To be honest, I expected MacDonald to argue in terms of right and wrong, fact and fiction. As an evangelical, I also expected him to appeal first to the Scriptures themselves. And I find the relativism of a top-down search for a best-fit philosophical model between the extremes of the kindness and severity of God to be quite unevangelical. Rather than presenting an upfront systematic treatment of the Bible’s progressive teaching about God’s hatred, punishment of evil and planned defeat of satan and his 'offspring' (Gen 3:15) – in order to somehow thereby argue that we have misread the actual revelation given in the Bible – MacDonald relies instead on certain assumptions and presuppositions about the love and justice of God, and from reason seeks to construct a new ‘biblical theology’ that provides a path of least-resistance between the tensions he struggles with.

While we are left in doubt that MacDonald does himself believe that his own position is “more or less correct”, he instead presents us with arguments from deductive reasoning, as an ‘opinion’, and asking us to mercifully consider whether or not he can be constituted with the legitimacy of evangelicalism.

“Reason seems to be in serious conflict with traditional theology; and this, I suggest, leads us to enquire whether we may actually have misunderstood the implications of biblical theology.” (p. 7).
Clearly, MacDonald seems to begin from a belief that it is impossible to understand why God would not save everybody, and this for him, has sent him looking for a more satisfactory understanding of the reality of hell in God’s plan. But I’m confused about MacDonald’s motive. God’s words to Moses come echoing through my conscience: “I AM WHO I AM”, and “I WILL BE WHO I WILL BE”. I can’t help but wonder why hasn’t MacDonald even attempted in this introduction to try qualify his approach with some reassurance to his readers that he himself is committed to accept God however he finds him (in holy writ), whatever he is like (as self-revealed), because he knows and believes and trusts that it is for God alone to define what is good, what is holy and what it means for him to be love, and for us to trust and learn and reshape the way we think accordingly.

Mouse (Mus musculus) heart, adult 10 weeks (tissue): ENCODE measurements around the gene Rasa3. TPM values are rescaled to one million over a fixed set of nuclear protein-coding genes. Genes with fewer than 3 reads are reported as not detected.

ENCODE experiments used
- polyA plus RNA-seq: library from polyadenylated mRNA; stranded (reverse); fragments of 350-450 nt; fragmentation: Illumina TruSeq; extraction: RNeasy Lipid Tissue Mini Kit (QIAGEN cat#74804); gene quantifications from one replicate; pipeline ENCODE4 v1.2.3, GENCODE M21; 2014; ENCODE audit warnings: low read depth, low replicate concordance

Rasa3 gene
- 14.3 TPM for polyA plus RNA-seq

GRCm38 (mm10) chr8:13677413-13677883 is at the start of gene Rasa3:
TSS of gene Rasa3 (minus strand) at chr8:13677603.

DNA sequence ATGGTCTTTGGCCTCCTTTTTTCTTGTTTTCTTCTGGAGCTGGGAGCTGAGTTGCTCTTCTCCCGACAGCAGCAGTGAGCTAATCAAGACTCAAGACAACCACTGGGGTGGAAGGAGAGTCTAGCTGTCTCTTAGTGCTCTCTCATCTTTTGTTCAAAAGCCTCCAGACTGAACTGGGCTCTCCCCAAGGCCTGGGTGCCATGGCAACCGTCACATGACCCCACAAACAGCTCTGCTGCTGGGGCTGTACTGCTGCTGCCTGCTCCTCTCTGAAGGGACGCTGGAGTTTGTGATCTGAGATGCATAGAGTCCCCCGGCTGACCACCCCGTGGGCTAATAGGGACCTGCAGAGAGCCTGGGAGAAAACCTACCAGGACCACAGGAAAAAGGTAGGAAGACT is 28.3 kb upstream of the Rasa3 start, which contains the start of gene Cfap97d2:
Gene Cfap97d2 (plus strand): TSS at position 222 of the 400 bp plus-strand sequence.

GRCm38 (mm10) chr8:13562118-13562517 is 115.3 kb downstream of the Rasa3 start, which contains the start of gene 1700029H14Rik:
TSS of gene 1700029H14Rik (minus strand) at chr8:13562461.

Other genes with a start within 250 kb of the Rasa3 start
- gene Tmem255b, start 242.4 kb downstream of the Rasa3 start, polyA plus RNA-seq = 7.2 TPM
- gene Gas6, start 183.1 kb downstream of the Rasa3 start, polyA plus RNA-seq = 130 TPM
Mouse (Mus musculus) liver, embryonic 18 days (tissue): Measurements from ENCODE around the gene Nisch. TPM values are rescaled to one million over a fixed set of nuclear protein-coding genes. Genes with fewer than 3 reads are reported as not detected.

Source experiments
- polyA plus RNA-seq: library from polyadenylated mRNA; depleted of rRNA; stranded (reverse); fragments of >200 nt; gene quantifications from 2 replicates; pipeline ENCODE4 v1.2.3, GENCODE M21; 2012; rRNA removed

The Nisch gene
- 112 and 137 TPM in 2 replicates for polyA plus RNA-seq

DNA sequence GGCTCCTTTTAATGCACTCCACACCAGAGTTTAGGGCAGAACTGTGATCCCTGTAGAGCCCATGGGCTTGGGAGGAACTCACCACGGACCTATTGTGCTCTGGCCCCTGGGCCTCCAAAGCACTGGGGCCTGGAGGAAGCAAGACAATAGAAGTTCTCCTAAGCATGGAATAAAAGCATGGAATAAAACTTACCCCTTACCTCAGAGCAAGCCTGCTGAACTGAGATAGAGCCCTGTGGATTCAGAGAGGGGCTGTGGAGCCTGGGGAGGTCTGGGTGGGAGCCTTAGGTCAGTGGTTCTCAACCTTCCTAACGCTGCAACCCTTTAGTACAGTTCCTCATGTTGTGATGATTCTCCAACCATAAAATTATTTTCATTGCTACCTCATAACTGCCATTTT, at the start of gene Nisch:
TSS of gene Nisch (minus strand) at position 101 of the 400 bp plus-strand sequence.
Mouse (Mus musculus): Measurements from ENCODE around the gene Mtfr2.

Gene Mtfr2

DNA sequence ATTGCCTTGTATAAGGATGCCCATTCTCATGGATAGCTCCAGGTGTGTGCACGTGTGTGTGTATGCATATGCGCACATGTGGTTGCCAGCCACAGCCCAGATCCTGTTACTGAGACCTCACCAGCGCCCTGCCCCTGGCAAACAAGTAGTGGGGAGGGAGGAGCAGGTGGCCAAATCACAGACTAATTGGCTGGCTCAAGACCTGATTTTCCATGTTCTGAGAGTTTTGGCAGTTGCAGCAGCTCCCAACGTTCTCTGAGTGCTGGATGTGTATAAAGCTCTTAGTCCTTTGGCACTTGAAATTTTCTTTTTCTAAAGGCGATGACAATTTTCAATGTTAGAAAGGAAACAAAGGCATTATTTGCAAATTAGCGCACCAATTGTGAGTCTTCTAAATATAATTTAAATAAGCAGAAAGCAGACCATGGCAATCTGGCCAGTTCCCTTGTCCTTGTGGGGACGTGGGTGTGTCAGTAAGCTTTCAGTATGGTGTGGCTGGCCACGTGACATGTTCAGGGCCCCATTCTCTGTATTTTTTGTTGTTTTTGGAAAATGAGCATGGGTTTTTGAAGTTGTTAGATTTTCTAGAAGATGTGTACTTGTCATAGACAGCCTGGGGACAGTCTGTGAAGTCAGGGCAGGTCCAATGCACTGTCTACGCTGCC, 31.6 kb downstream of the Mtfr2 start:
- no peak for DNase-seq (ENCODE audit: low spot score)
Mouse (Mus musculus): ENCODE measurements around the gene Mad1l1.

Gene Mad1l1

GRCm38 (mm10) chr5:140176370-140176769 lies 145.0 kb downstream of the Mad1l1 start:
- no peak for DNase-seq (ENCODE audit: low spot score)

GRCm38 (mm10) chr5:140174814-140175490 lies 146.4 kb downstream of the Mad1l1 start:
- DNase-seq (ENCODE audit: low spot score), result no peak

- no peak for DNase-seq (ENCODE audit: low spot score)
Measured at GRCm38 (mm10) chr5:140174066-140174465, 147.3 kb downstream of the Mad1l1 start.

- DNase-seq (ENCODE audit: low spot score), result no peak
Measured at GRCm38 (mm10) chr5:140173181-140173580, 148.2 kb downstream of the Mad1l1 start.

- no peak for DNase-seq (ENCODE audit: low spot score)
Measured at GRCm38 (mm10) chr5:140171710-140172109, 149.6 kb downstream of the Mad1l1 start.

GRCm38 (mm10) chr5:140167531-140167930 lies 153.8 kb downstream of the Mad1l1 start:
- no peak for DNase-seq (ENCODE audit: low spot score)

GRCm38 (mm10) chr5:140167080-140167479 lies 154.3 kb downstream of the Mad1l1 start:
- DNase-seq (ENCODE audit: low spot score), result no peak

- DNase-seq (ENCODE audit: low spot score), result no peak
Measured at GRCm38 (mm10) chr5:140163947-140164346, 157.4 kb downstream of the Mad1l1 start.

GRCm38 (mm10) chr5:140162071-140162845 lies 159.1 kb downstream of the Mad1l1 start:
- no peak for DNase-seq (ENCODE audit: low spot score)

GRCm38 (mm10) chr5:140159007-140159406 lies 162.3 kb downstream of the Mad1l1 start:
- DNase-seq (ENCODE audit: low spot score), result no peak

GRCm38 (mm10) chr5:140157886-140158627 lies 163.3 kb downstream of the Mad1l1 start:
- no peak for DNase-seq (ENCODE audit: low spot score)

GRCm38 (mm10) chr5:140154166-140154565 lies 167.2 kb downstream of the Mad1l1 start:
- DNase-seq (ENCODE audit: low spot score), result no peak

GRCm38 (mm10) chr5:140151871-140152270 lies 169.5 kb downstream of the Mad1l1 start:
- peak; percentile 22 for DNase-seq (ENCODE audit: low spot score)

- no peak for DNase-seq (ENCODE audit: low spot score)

I also cannot help recall the Apostle Paul’s angry rebuke in the letter of Romans to those who would argue from logic that God’s wrath in condemning sinners – who cannot resist his will – makes God himself to be unrighteous; but here at first glance MacDonald gives the impression of a comparative but almost reversed accusation: “What sovereign God would force souls to remain unrepentant in hell forever – is God unloving?”

I leave MacDonald’s introduction headed for Chapter one, feeling very worried about the nature of his proposal. I’m left wondering whether he is actually rebelling against God by seeking a God of his own making, formed in his own image, a Reasonable God, shaped to his personal liking in reliance on his own understanding.


MacDonald, G. The Evangelical Universalist, Cascade books: Wipf & Stock, 2006.

No comments: